[DG-IDoT] IDoT DG asks - Privacy and Public Policy WG

Ingo.Friese at telekom.de Ingo.Friese at telekom.de
Fri Nov 29 09:01:56 CST 2013

Hi Andre,

Thank you for have a look at the problem.

Best Ingo

From: Andre Boysen [mailto:amboysen at gmail.com]
Sent: Montag, 25. November 2013 20:04
To: Friese, Ingo
Subject: Re: [DG-IDoT] IDoT DG asks - Privacy and Public Policy WG

The idea is right, but it will get lost in the details of the service the "owner" user signed up for.

All of these devices are only useful as part of a service that provides summary and insight for what the device is doing. Invariably the data is the real goal of the device, not the device itself. Almost all of the IoT devices business models are constructed to sell you back the data from the device you have purchased. Nest, fitbit, your car, etc. Also built in to those agreements is a trade - you give up the data in a freemium trade for summary data back. Often there is an upsell to get more insightful information about your device - comparative to your own timeline or to other users of the service. In all cases, the value given to the user is very small compared to the value received by the service the user has agreed to join. This is due to the asymmetric nature of big data services - users have know idea what inferences can be drawn from the data or the monetary value to big data.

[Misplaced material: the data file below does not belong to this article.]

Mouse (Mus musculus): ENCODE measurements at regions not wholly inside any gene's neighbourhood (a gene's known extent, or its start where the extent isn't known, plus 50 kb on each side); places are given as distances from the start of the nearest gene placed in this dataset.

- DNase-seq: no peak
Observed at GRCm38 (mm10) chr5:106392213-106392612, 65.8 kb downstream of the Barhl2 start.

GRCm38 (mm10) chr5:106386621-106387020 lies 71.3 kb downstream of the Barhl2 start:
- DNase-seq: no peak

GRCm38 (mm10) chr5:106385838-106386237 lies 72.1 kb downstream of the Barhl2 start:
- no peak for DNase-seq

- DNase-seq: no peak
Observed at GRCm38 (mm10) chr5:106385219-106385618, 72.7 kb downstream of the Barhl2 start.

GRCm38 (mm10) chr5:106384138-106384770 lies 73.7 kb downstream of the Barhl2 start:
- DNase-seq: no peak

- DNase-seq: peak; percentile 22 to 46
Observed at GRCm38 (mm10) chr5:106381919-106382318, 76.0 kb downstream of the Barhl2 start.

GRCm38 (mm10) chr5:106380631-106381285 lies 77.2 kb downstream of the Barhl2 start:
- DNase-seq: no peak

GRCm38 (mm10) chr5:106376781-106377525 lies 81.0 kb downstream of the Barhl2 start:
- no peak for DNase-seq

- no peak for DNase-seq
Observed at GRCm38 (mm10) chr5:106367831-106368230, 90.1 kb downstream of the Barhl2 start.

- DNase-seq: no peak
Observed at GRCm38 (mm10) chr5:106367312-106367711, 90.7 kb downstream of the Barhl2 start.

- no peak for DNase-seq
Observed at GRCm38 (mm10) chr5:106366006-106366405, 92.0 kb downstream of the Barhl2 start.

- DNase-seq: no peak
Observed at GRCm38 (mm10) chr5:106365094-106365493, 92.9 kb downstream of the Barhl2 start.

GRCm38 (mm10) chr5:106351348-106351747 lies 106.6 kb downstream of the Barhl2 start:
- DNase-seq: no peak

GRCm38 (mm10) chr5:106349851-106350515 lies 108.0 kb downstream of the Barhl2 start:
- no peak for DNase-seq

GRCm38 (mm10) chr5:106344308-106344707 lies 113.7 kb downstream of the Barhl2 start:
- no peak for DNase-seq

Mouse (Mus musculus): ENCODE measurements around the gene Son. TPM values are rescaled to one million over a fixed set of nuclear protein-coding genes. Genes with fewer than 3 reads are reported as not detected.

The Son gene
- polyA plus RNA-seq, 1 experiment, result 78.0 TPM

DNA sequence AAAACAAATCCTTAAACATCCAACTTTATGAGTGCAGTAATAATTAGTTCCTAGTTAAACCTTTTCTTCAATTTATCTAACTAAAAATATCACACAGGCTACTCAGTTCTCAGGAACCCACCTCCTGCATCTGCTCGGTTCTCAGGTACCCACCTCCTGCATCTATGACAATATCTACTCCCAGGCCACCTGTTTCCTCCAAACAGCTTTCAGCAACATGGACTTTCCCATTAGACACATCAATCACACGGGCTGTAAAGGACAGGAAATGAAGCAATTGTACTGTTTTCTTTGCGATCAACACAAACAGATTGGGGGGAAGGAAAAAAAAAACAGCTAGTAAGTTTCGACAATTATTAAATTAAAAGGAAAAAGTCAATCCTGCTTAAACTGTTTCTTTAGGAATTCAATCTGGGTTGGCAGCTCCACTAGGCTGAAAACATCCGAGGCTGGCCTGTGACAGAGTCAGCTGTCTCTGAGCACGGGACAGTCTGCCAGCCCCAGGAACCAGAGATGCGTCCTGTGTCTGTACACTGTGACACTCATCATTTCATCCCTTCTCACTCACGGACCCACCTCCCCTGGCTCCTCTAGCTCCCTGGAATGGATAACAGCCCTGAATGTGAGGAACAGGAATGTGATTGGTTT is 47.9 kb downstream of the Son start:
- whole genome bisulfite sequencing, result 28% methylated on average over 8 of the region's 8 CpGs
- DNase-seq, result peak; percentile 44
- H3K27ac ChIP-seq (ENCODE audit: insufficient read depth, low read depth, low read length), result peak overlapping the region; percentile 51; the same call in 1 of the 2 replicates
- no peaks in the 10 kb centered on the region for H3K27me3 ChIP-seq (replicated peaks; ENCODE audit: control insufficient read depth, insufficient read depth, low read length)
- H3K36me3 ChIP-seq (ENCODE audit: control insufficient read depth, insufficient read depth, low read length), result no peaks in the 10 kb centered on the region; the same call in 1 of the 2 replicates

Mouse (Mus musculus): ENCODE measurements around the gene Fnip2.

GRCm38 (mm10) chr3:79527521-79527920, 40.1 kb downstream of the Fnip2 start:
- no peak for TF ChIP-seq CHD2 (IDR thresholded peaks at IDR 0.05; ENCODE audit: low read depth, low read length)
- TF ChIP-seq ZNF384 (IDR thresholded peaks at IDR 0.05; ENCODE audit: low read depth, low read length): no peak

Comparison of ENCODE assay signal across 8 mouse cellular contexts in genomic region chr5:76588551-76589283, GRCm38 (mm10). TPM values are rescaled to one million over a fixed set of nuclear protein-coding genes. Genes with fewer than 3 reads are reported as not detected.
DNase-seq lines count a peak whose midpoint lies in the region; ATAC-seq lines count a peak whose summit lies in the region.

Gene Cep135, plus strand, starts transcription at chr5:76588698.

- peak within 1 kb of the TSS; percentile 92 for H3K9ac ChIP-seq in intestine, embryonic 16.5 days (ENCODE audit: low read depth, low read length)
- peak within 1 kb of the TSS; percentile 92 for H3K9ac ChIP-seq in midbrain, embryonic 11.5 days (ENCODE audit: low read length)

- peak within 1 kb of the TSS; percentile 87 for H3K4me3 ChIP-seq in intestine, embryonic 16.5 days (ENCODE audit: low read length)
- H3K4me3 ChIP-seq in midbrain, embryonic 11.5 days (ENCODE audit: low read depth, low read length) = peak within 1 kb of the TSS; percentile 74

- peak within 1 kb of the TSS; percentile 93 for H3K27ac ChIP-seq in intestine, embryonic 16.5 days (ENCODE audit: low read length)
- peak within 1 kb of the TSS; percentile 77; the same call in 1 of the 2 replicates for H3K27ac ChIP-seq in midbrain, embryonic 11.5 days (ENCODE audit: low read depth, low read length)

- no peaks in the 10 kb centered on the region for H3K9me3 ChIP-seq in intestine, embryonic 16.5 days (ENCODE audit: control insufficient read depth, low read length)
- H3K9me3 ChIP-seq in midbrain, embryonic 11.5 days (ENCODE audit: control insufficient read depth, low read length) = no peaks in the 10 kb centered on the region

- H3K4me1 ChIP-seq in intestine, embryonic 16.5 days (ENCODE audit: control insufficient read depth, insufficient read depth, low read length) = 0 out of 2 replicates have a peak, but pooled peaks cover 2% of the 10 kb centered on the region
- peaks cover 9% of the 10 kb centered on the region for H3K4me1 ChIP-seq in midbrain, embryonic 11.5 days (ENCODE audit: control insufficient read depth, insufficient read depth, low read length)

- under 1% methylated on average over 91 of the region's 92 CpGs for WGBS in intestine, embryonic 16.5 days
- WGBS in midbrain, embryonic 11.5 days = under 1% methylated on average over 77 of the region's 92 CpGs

On Nov 22, 2013, at 11:16 AM, Ingo.Friese at telekom.de<mailto:Ingo.Friese at telekom.de> wrote:

Dear all,

I'm Ingo Friese working with "Kantara Identity of things working group". In this area we got a privacy related question. I thought of asking you privacy experts for help, opinions or guidance.

Here is the use-case:

A thing (e.g. a car) produces data. Sometimes even privacy relevant data. (.e.g. a car could track where it was at what time).
A first (logical) attempt would be: The owner of the thing (device, car) owns the data.

But especially in automotive industry we have cases where manufacturer collect data and use them for statistics or additional services they offer to the user. They act as this data were their own.
I know a manufacturer of Trucks and harvesters that sell data collected in sensors of the harvester to the farmer. This sounds to me at least a bit strange.

Any thoughts?

Many thanks in advance!


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